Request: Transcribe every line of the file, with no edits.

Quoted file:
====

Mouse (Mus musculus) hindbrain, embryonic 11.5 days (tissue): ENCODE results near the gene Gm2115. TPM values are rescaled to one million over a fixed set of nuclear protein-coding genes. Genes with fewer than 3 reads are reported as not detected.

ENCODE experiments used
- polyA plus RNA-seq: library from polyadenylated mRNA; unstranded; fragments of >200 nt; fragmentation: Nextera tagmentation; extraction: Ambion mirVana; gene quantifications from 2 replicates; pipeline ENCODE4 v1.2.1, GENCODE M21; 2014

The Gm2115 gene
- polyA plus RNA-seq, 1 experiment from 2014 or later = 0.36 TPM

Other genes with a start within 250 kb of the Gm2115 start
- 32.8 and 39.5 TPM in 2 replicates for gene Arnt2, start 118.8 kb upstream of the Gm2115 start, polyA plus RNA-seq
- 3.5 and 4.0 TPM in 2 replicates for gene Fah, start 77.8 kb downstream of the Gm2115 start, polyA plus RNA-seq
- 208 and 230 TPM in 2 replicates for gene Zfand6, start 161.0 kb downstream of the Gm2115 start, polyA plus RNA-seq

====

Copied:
Mouse (Mus musculus) hindbrain, embryonic 11.5 days (tissue): ENCODE results near the gene Gm2115. TPM values are rescaled to one million over a fixed set of nuclear protein-coding genes. Genes with fewer than 3 reads are reported as not detected.

ENCODE experiments used
- polyA plus RNA-seq: library from polyadenylated mRNA; unstranded; fragments of >200 nt; fragmentation: Nextera tagmentation; extraction: Ambion mirVana; gene quantifications from 2 replicates; pipeline ENCODE4 v1.2.1, GENCODE M21; 2014

The Gm2115 gene
- polyA plus RNA-seq, 1 experiment from 2014 or later = 0.36 TPM

Other genes with a start within 250 kb of the Gm2115 start
- 32.8 and 39.5 TPM in 2 replicates for gene Arnt2, start 118.8 kb upstream of the Gm2115 start, polyA plus RNA-seq
- 3.5 and 4.0 TPM in 2 replicates for gene Fah, start 77.8 kb downstream of the Gm2115 start, polyA plus RNA-seq
- 208 and 230 TPM in 2 replicates for gene Zfand6, start 161.0 kb downstream of the Gm2115 start, polyA plus RNA-seq